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Mama, you can make pumping work for you

Updated: 4 days ago

By Guest Writer

When I returned to work from my rather short maternity leave with my first baby in Hong Kong, I had doubts about whether I'd be able to keep breastfeeding.

None of my friends or family had any at-work pumping experience, because maternity leave is usually longer across Europe.

But as it turned out, it was perfectly possible: my baby was a smart little being, and quickly learnt that the bottle is for when mama is away, and the breasts are for when mama is at home.

This year I am back from maternity leave, pumping for my third baby already.

I notice that things have improved, both for me and other mothers in Hong Kong.

The government now highly recommends that employers provide pumping rooms and 30-mins pumping breaks in the workplace. In an office job like mine, many meetings have now been replaced with conference calls - a perfect time to turn off the camera and pump peacefully without missing anything.

I got lots of advice from other pumping mamas...

here are my top tips for making pumping work for you.

1. You do NOT need a huge freezer stash to return to work.

The frozen breastmilk is to be used for little emergencies, such as if you forget the pumped milk at work or if your caregiver spills a bottle of fresh breastmilk. But on an ordinary day, you should not need to use the freezer stash. What you pump on Monday, will be fed to the baby on Tuesday. What you pump on Tuesday is for Wednesday, and so on.

2. You'll pump much more when at work and not feeding directly.

During my maternity leave I tried pumping, and could get only 20ml (less than 1oz) from my breasts. Looking back, I realized those 20ml came on top of feeding my baby 100% of what she needed. Once I was physically out of the house and not doing those direct feeds, I found my breasts produced substantially more.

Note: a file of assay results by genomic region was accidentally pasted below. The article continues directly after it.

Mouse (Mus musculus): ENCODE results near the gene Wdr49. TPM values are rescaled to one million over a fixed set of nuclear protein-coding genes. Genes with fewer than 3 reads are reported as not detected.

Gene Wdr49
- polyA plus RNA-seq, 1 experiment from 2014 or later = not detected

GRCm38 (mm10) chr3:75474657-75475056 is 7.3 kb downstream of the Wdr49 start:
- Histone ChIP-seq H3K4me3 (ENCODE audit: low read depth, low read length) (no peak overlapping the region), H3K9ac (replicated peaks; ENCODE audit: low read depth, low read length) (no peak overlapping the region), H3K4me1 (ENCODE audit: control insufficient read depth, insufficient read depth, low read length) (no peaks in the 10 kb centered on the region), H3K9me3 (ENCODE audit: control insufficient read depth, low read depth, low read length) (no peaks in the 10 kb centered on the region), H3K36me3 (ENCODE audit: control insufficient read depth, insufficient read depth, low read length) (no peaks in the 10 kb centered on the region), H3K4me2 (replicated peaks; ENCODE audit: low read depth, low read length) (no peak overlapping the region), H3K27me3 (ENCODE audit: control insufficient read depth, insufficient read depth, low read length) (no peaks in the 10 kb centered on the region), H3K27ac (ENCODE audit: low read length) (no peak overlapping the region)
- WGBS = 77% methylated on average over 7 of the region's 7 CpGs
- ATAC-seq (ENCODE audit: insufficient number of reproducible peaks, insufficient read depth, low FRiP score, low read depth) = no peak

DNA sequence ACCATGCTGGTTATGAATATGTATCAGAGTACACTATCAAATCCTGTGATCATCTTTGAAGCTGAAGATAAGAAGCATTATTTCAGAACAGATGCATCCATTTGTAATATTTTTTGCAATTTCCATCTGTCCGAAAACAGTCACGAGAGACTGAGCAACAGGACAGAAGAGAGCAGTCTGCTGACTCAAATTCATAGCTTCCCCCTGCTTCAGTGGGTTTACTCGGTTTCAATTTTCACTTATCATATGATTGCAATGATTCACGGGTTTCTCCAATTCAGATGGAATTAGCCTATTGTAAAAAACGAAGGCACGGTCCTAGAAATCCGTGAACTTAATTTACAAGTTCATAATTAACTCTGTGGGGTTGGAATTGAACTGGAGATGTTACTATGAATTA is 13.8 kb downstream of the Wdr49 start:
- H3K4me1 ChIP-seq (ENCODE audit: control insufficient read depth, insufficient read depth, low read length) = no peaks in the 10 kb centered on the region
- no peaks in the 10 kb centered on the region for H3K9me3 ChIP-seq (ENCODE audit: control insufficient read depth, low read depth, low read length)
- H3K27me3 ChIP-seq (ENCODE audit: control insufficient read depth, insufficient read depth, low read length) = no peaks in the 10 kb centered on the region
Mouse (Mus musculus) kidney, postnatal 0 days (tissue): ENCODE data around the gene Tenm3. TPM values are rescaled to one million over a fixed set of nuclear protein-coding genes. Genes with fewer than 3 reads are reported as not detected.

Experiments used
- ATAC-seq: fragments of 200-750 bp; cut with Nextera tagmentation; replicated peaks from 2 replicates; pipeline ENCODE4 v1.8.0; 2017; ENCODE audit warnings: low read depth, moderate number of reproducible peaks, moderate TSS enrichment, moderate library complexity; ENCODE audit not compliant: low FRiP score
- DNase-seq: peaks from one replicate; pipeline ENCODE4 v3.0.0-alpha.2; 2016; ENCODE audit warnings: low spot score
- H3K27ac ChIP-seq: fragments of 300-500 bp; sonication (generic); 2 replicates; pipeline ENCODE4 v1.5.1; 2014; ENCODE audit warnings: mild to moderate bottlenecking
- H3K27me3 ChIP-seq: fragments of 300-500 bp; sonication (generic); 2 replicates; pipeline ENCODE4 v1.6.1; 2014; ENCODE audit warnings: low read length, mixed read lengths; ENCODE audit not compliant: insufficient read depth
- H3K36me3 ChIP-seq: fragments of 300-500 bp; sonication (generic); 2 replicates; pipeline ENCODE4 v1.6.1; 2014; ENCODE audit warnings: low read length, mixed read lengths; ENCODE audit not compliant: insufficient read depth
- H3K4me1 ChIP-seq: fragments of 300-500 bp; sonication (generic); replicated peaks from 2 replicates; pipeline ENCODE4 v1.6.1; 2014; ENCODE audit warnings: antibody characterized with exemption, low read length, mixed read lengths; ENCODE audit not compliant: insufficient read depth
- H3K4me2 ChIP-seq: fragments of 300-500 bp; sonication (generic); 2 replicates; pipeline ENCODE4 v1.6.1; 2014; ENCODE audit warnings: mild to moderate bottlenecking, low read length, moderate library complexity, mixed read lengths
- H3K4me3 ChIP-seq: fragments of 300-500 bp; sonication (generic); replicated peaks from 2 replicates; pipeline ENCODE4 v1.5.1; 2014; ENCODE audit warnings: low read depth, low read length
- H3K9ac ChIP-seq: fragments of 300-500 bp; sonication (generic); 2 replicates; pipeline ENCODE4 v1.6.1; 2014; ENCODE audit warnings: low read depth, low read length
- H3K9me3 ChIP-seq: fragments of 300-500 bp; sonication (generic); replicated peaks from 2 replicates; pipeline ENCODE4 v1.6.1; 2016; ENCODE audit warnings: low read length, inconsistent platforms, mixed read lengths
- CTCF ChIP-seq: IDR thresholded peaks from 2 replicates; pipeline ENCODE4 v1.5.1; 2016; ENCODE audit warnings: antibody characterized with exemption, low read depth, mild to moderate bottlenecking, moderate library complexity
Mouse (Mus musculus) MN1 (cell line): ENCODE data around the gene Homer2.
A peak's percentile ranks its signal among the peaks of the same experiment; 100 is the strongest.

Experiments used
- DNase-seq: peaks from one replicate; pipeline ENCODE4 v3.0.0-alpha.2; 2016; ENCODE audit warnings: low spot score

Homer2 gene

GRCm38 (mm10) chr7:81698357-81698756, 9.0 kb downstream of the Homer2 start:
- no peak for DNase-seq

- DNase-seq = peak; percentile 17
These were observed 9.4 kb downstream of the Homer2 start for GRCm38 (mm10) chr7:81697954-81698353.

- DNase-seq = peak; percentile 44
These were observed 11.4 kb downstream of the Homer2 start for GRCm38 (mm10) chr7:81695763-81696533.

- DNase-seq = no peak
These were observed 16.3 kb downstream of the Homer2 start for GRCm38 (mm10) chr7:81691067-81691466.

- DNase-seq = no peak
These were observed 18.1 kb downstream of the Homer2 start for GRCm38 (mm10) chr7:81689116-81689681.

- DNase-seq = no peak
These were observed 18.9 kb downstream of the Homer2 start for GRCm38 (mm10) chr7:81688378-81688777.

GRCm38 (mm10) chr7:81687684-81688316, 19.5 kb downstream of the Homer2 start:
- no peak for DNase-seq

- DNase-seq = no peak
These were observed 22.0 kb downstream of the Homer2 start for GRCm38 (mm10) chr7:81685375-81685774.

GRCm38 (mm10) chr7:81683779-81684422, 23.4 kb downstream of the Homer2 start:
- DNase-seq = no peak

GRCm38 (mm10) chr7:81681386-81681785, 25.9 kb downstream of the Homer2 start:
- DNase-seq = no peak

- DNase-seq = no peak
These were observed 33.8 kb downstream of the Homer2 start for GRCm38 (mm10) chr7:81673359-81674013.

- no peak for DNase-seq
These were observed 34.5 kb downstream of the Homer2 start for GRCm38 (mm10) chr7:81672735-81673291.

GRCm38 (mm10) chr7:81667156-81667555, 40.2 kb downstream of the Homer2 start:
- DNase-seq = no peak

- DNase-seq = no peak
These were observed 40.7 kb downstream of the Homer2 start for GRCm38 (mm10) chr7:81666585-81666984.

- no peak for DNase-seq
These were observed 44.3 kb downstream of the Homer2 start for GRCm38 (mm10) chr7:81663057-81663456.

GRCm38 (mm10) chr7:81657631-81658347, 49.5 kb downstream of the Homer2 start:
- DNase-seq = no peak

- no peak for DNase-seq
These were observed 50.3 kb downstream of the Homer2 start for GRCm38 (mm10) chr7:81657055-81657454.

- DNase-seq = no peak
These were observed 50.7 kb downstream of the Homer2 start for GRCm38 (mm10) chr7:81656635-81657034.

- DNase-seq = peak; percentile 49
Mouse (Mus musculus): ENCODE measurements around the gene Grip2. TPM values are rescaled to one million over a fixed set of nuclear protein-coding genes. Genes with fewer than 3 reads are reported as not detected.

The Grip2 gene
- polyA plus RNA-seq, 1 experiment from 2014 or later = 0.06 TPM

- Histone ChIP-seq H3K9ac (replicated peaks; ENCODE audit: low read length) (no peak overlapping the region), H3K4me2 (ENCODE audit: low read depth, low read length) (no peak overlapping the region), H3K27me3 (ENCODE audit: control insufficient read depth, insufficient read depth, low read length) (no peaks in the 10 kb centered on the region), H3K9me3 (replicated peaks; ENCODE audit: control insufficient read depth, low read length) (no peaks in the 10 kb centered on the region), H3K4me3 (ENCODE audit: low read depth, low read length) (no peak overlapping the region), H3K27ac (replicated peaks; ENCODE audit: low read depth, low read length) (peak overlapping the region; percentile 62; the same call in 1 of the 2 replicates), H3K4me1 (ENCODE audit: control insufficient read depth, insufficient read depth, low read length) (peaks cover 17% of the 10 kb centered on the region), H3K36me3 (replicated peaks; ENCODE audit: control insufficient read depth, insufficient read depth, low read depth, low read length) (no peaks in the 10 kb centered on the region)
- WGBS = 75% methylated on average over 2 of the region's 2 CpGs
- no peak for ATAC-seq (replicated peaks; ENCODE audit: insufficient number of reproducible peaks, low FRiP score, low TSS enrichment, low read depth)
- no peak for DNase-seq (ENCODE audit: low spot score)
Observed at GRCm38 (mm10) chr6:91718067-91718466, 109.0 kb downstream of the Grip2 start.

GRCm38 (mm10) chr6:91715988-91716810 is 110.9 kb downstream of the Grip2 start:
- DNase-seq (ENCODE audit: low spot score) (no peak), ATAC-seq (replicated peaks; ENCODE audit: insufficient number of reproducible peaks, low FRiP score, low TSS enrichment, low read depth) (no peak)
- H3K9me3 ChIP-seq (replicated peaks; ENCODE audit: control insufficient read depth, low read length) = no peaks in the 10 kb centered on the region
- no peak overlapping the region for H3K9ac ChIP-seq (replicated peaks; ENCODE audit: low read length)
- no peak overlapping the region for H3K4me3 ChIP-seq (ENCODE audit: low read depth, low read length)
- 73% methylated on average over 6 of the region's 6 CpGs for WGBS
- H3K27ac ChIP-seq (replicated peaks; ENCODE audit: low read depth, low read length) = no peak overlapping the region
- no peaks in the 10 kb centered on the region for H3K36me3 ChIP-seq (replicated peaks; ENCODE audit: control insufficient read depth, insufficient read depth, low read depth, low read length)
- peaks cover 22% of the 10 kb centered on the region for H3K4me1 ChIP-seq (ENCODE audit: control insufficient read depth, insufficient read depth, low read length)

3. The recommended pumping amount is 30-40ml (1-1.5 oz) per hour of separation.

4. People will ask fewer questions than you expect.

One brief conversation with HR or with your manager is all you need. It's likely that your colleagues will not notice your pumping breaks, none will question why you turned off the camera during a conference call. Many don't even notice if there's a feeding room in the office, despite walking by it every day. One of my friends is a primary school teacher. She sometimes pumped directly in the classroom under her shirt during a recess. The children in her classroom couldn't care less.

5. Teach your caregiver the "paced bottle feeding" technique.

It's a good tool to prevent bottle preference and ensure that none of your precious breastmilk is wasted


The author is originally from Russia and moved to Hong Kong from London in 2015. She speaks English, Russian, French and Spanish. She combines motherhood with full time employment, and has pumped at work for both of her kids (4 and 2 years old). She has been a regular at La Leche League meetings since her first child was born. In 2020, she became a LLL leader and is committed to helping mums achieve their breastfeeding goals

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